Black Friday for the STRIB

Nov 28

Black Eye on Black Friday

The rightward tilt of the StarTribune over the past few years has been most noticeable on the paper’s Op-Ed Page, which has twisted itself in pretzel knots trying to assure the wealthiest — and the rightiest — Minnesotans that the newspaper is on their side, even if on (increasingly rare) occasion, the scruffy staff still turns out a news story whose moorings aren’t firmly conservative.

A list of some of the weird contortions taken by the Strib’s editorial page since 2007′s pirate take-over by Avista, the paper’s subsequent bankruptcy and the post-bankruptcy ascendancy of the creditors who were left holding the Strib’s strings includes:

* The Silence, during Avista’s ownership, of the Lambs:  Avista’s front-man, former publisher Chris Harte, muzzled his Op-Ed staff, ordering them to remain inert on such issues as the War in Iraq, taxes and the collapse of the Interstate 35W bridge.

* Head-snapping reversals: The Strib, without batting an eyelash, reversed course on long-standing public issues such as the gargantuan proposal for a new Stillwater Bridge over the St Croix River. From opposing a wasteful boondoggle that will mar a federally protected river valley with an unsightly and over-built Bridge to Nowhere (Hudson, WI), the Strib has gone full-tilt boogie backwards and now supports the bridge.

* Shameless Shilling: The Strib repeatedly has used its editorials to pimp for a new, publicly financed Vikings Stadium in a place that will serve its interests best: On the site of the Metrodome, a block east of the newspaper’s headquarters and smack-dab in the middle of five blocks of under-used parking lots the paper has been trying to unload since Avista’s pirates swarmed the Strib. The paper now adds some boilerplate to its shilling, acknowledging that it owns some property, the value of which  might be affected by a new stadium. But the disclosure is not full and not honest: The Strib hopes to make up to $50 million off lots that are now pushing up dandelions. In the real world, such a conflict of interest should preclude the paper from commenting.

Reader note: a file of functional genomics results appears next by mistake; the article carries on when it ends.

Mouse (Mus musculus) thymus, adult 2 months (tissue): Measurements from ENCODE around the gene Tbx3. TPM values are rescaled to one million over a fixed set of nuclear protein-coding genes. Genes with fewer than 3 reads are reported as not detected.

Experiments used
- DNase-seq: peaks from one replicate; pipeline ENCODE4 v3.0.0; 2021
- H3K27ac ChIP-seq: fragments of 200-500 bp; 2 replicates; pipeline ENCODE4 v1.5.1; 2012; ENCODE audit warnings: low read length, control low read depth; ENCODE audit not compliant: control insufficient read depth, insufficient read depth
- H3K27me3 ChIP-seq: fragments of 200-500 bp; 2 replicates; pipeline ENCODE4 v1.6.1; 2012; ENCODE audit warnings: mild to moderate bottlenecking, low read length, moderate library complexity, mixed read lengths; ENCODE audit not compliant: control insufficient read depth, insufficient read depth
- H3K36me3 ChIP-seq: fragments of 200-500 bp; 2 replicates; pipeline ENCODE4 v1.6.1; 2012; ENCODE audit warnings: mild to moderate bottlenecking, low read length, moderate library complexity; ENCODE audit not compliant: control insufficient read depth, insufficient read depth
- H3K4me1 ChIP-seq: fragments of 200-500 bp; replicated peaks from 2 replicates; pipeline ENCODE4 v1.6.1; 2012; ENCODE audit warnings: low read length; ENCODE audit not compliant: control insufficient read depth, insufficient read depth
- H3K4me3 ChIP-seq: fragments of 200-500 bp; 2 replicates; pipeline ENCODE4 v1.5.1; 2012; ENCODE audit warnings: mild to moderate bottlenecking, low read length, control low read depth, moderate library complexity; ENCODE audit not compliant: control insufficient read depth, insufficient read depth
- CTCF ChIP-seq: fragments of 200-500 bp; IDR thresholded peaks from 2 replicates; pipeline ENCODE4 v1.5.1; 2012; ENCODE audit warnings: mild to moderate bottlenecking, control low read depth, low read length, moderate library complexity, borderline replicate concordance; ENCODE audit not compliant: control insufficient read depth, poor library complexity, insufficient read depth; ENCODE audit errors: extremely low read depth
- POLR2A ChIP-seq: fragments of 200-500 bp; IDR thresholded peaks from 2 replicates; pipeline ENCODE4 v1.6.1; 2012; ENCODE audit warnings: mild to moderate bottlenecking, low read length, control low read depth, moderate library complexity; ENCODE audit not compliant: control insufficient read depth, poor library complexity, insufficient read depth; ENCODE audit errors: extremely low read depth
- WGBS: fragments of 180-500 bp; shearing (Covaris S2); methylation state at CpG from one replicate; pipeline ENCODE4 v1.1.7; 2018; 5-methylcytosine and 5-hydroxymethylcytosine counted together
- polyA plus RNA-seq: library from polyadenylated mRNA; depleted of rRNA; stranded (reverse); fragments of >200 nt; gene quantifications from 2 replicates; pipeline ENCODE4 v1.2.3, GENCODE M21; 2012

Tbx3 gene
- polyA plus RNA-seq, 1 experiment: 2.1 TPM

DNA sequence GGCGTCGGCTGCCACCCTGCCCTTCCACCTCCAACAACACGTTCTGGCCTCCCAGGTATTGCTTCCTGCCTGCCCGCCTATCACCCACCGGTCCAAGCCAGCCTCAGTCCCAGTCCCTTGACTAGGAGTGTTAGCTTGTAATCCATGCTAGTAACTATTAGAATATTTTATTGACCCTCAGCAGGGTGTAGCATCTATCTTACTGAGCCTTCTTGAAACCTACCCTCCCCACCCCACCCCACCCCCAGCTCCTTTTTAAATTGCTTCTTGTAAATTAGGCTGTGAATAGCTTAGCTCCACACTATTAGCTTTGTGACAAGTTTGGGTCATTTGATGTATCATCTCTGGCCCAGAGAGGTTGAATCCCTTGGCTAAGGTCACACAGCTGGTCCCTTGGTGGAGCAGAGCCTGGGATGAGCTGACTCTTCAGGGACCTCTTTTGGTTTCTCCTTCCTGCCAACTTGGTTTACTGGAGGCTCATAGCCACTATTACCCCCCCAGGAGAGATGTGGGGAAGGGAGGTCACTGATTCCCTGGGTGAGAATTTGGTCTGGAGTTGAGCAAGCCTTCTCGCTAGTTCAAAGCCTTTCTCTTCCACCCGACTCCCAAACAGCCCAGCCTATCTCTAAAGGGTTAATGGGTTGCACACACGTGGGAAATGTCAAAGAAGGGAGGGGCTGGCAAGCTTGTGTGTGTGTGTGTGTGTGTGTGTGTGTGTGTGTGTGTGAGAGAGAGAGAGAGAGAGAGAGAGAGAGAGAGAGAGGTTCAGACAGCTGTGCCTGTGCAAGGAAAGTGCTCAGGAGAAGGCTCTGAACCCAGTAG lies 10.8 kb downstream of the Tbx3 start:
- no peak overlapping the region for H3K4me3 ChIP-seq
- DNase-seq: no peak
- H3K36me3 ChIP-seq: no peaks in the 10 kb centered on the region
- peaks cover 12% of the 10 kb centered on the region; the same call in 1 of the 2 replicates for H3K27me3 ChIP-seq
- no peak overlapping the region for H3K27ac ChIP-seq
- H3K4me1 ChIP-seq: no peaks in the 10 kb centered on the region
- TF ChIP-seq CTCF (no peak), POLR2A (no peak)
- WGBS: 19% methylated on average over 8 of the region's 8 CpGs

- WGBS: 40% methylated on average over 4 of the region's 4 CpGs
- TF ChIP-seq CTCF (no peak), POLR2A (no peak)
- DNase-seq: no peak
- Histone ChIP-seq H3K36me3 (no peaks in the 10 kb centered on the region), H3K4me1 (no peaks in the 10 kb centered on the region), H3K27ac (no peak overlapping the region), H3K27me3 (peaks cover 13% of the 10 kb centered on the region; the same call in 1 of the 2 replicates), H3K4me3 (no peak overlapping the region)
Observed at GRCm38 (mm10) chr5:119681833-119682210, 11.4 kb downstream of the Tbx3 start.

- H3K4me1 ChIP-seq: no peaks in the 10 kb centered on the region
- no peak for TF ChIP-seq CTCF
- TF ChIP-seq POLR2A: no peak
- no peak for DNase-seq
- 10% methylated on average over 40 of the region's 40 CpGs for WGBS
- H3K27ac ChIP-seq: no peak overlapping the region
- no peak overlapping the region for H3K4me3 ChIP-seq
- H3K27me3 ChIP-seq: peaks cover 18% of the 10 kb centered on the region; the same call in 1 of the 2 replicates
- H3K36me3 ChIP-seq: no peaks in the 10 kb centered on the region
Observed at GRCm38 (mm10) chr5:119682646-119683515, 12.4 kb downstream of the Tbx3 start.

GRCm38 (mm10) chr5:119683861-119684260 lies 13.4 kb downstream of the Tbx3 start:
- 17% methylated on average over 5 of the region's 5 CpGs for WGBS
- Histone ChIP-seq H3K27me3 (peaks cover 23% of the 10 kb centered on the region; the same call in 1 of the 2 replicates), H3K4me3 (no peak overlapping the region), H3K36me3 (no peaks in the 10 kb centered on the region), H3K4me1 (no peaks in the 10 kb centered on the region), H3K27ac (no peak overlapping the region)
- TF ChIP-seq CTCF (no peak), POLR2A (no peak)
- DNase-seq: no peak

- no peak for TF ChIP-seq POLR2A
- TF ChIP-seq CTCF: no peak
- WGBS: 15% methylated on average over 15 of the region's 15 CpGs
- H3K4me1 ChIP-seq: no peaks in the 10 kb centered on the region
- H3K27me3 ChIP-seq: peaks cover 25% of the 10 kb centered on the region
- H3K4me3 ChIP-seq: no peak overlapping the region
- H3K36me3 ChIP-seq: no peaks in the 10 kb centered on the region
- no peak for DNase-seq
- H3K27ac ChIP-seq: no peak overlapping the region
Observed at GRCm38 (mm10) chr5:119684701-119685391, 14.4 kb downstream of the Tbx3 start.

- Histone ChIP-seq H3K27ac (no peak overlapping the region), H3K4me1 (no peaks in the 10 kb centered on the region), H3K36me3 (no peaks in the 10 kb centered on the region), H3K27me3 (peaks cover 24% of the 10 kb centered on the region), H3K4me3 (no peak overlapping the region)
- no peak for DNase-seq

We could go on, but you get the point: Far from being the “liberal” StarTribune of the fevered imagination of right-wing droolers, the paper has become exactly what the wealthiest of Minnesotans have hoped for: A frightened newspaper without the backbone or the balls to stand up for much except for the wishes of the powerful. Which brings us to the point of this item:

Last week, on the eve of the Black Friday holiday shopping orgy, the Strib Op-Ed page hit an all-time low with a sarcastic, juvenile and insulting homily against Target Corp., employees who objected to working on Thanksgiving evening so that Target could open its stores at Midnight. This editorial, reproduced below, was so bad on so many fronts that it approached the territory of “Let Them Eat Cake,” and we all know how that one ended up, with a lot of heads in baskets.

As one friend and long-time journalist said to me, it was the kind of imperious, self-righteous blather not seen around here since the Depression when Minneapolis papers were bashing Teamsters and other workers for unionizing and editorially supporting the swaggering “Citizens Alliance,” a mob of business leaders who tried to police the streets against their employees. That didn’t end well either: People were killed on both sides of the struggle during the “Teamster Rebellion.

Maybe the Strib is bored and just wants to invite the lads and lasses of OccupyMN over to 425 Portland. That’s the only thing I can imagine to justify an editorial in which the Strib sounds like a mine boss with a crowbar: “Get down in that mine, Johnson, and if you don’t stop whining about safety conditions,  long hours and low pay, we’ll get someone else to do the job.”

Target, of course, is the Strib’s largest advertiser, and the newspaper treads carefully every time the company’s name comes up in a controversy, scrubbing online stories of reader comments deemed anti-Target, and showing a remarkable lack of curiosity about the company’s efforts to persuade employees to support Target’s corporate political agenda or its public image problems with gays.